STATEWIDE — SEIU Healthcare Illinois child care and home care members joined with allies and families who depend on care Monday in Chicago as they escalated their ongoing campaign to make care jobs good jobs. The rally comes as 45,000 care workers continue to bargain with the Pritzker Administration for a new contract, asking the Governor for his continued leadership in solving the state’s care crisis. Video of the rally is available here. Photos are available here.
Gathering outside the Illinois Department of Human Services Office in downtown Chicago, speakers called on Governor Pritzker to take steps to address the statewide care crisis by investing in the workers who provide vital care. Their remarks detailed what workers are calling for at the bargaining table with the Pritzker Administration: living wages and a pathway to retirement for child and home care workers across Illinois.
“In order for families to get the quality child care they need, we have to invest in the workforce. The time is now,” said Dreena Woods, who depends on child care for her children. “It’s not right that people playing such important roles in our communities don’t get the pay and benefits they should.”
Anthony McClay, a home care recipient, also shared his personal story during the rally: “There are a lot of people like me out there who are suffering, but who cannot access the services I’ve benefited from because there simply aren’t enough home care workers available to meet our state’s demand. And that is why we are here today.”
The rally is part of a weeks-long “Good Care Job Sprint” all across Illinois where care workers who provide care through state-run programs have raised their voices to call for a strong contract to address the mounting care crisis in the state. Care workers kicked off the campaign in early November with a major march and rally in front of the Springfield State Capitol building. The sprint included additional worker-led speak outs in Carbondale, Peoria, Alton, Springfield and Rockford to highlight how the care crisis impacts families all over the state. Workers have also made a major investment in radio and digital ads throughout Illinois to encourage the Pritzker administration to invest in workers.
Judy Hunter, a home care worker from Chicago, shared her experience and a path forward: “Governor Pritzker says he wants to make Illinois the best state in the country to raise a family. We do too. And the way we do that is by providing child care and assistance to people with disabilities, and by investing in those workers with good pay and good benefits. For us that means a path to $25 per hour and the ability to retire with dignity.”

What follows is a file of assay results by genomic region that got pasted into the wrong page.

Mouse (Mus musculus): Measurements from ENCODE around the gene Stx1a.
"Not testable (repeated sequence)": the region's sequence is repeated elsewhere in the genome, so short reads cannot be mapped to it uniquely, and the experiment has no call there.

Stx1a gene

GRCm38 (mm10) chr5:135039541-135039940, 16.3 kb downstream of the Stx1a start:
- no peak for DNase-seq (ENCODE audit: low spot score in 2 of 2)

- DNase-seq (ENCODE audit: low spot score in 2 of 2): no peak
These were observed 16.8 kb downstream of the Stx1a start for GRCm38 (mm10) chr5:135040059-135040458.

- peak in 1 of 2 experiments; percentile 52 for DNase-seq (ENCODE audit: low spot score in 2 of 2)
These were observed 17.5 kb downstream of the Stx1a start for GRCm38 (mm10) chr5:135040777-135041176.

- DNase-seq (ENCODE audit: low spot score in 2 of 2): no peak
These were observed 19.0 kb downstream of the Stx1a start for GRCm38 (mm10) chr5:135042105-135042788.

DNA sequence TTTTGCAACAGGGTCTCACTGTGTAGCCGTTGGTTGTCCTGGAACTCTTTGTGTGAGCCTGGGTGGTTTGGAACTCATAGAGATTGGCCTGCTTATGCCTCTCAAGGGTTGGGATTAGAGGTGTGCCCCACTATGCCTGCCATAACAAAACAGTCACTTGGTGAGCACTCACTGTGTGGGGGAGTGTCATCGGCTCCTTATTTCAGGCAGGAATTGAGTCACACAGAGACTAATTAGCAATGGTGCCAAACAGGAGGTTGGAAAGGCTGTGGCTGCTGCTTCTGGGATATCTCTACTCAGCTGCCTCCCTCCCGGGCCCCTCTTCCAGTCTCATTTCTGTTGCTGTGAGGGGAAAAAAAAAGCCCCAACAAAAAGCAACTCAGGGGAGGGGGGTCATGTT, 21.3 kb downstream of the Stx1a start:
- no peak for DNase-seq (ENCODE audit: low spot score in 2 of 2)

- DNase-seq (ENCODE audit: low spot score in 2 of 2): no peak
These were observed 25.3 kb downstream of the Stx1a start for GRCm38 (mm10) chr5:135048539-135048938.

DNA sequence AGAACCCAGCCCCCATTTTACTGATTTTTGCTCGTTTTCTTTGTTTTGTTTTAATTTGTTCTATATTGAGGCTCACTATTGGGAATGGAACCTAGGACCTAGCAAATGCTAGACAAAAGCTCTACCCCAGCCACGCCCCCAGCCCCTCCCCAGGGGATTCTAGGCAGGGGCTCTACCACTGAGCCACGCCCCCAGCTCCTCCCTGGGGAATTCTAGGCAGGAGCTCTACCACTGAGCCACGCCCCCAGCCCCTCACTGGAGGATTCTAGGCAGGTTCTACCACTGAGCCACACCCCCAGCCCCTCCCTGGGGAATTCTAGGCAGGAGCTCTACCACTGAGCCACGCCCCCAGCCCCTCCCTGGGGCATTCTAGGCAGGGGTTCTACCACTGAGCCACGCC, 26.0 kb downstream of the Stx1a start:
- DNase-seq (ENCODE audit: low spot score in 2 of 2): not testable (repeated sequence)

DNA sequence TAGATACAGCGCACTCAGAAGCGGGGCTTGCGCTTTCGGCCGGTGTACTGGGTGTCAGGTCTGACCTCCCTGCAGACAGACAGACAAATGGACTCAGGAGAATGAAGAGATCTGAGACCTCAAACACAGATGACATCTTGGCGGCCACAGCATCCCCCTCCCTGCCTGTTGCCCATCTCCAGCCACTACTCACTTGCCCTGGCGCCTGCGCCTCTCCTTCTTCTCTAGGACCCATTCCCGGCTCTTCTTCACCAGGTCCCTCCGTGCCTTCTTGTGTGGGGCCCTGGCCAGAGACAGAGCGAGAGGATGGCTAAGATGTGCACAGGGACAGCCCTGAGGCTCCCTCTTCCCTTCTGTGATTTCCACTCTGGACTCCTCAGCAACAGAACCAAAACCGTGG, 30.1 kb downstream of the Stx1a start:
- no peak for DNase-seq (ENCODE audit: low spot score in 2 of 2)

“We’ve spoken out about the importance of making Care Jobs Good Jobs in Rockford, Peoria, Carbondale, Alton—and twice in Springfield,” said SEIU Healthcare Illinois President Greg Kelley. “We have a deep appreciation for Governor Pritzker’s leadership—and the steps he has already taken to strengthen these programs and to protect workers in the state. We share his goal of making Illinois the best state in the country for working families. We are asking the Governor for his continued leadership—to make Care Jobs Good Jobs.”
In actions across the state, care workers, community leaders, elected officials and more are sharing the importance of investing in the home care and child care workforces to stabilize and expand care services so that all working families and people with disabilities have access to the services they need.
LaTonya Mitchell, a child care provider in Chicago called for fair wages and retirement benefits at today’s Chicago rally: “Child care providers are the workforce behind the workforce and we have always been essential with the roles we play. But the work we do goes unacknowledged. This is why we are facing a crisis right now. As child care providers and educators, we deserve respect. We deserve pay we can support our families on. And we deserve to be able to retire with dignity.”
Illinois has the opportunity to lead the nation as the top state in prioritizing child care and home care systems by providing workers with living wages and access to retirement. The bargaining demands would be a big step towards stabilizing Illinois home care and child care workforces by investing in higher pay and a path to retire with dignity one day. These standards can help realize Pritzker’s vision of making Illinois the best state to raise a family in and ensure Illinois communities have access to the care they need.